Piton des Neiges (Snow Peak) is an extinct shield volcano on Réunion Island and the tallest peak in the Indian Ocean. Despite its name, the peak is rarely snowy, but the surrounding landscape features lengthy hiking trails and a variety of rare plants and animals.
Located 700 kilometers (440 miles) east of Madagascar, Réunion Island likely originated from a tectonic hot spot on the ocean floor, emerging above the ocean surface about 2 million years ago. The island is dominated by two towering volcanoes: the dormant Piton des Neiges and the highly active Piton de la Fournaise. The two volcanoes can be seen in the image above, acquired by the OLI (Operational Land Imager) on Landsat 8 on May 23, 2022.
Piton des Neiges rises 3,069 meters (10,070 feet) above sea level. The volcano is heavily eroded with three large erosional cirques surrounding the central summit peak. The United Nations Educational, Scientific and Cultural Organization (UNESCO) describes these cirques as “massive natural amphitheatres with an imposing height and verticality.” The features offer starting points for hikes up to the island’s highest point. Due to the tropical climate of the island, snow almost never falls on Piton des Neiges. The name of the mountain, “Snow Peak,” is deserved only when a rare dusting falls on its summit during the “cold” season from late June to September.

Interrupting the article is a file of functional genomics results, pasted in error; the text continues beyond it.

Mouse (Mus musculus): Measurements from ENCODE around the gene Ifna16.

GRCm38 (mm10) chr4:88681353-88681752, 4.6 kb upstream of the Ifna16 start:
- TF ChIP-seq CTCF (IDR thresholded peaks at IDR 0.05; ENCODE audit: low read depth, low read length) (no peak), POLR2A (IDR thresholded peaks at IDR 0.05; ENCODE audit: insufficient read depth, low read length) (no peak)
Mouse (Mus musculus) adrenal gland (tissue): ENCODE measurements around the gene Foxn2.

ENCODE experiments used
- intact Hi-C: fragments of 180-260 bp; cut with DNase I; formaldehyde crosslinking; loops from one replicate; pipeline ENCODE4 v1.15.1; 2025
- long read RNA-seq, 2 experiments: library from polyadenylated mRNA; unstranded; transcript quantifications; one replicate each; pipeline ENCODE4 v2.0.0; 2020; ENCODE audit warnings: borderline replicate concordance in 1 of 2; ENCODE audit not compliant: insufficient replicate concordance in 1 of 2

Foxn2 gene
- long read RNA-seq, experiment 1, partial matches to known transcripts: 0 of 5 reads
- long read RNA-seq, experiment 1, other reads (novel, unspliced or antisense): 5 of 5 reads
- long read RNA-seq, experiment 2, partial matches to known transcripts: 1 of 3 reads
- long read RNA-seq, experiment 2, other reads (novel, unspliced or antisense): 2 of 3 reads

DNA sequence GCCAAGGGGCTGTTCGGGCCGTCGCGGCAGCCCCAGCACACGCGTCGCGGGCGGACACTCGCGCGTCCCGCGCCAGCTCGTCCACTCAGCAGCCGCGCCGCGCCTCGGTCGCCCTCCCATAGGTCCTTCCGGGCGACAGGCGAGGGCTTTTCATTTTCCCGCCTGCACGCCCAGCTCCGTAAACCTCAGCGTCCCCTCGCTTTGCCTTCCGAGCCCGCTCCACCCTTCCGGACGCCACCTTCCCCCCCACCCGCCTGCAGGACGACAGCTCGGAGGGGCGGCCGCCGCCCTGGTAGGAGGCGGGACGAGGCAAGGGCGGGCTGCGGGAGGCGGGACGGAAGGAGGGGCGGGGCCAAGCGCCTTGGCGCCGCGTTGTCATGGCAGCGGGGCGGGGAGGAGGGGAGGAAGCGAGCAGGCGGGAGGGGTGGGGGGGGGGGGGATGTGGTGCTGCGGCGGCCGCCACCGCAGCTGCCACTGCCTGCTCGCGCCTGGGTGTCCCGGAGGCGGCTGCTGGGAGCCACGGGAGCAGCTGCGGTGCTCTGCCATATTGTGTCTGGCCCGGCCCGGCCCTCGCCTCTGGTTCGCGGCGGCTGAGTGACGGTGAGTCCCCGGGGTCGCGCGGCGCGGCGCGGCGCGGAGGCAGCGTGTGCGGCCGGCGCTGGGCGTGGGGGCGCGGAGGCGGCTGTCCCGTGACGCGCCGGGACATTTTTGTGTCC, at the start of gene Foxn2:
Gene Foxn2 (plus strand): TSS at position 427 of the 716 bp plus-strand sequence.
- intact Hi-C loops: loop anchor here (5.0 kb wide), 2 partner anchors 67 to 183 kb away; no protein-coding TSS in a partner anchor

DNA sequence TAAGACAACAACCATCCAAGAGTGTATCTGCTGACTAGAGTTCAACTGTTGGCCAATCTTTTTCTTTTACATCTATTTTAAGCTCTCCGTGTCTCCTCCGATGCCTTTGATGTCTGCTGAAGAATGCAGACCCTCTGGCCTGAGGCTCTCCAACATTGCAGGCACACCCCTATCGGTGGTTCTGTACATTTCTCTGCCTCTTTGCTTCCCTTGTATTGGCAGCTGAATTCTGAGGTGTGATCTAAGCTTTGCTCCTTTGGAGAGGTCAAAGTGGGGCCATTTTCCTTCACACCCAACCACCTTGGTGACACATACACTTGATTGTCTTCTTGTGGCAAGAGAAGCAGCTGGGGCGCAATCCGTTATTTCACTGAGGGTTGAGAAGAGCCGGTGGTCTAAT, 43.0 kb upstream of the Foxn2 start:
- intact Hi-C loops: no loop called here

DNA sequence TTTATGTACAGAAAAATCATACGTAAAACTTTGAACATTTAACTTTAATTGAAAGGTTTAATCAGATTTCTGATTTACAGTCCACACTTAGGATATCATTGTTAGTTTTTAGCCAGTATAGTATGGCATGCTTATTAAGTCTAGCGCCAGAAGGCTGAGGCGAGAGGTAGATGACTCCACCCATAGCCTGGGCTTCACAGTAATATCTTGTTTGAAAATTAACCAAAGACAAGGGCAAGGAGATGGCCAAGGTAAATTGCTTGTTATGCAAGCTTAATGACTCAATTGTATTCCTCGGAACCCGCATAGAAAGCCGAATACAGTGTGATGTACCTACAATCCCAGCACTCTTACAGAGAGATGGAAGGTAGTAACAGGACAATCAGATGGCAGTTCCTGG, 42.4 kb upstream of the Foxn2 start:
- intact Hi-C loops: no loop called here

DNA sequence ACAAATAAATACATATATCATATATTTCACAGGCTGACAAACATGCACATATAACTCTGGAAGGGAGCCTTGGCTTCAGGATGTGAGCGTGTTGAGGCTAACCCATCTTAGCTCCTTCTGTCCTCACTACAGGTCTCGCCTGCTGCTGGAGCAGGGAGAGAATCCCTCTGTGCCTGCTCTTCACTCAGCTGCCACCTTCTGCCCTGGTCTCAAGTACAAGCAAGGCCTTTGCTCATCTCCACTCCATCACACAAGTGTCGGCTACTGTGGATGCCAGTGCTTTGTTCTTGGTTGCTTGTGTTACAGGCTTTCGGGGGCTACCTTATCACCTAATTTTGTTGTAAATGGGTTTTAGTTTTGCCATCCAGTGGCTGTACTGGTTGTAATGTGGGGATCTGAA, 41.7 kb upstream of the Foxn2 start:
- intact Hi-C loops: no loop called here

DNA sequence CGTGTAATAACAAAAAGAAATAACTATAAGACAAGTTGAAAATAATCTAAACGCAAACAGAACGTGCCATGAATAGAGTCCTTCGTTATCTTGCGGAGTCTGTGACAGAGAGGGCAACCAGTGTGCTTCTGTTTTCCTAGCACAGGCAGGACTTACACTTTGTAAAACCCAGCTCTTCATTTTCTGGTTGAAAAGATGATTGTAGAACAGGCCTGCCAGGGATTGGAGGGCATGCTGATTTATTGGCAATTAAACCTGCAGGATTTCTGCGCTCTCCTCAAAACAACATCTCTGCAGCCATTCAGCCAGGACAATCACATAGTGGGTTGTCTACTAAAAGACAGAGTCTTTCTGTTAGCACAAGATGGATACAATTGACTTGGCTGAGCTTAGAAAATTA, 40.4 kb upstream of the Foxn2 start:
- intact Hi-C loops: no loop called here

The forested gorges, subtropical rainforests, and rugged terrain of the island harbor rare endemic species of plants, birds, and other wildlife. The Reunion Stonechat bird is one such endemic species. Locals refer to the small, round bird as a Tec-tec because of its call, frequently heard along the island’s trails. In 2010, the central part of Réunion Island was selected by UNESCO as a World Heritage cultural site for the beauty of its landscape and its exceptional biodiversity.
NASA Earth Observatory images by Wanmei Liang, using Landsat data from the U.S. Geological Survey. Story by Emily Cassidy.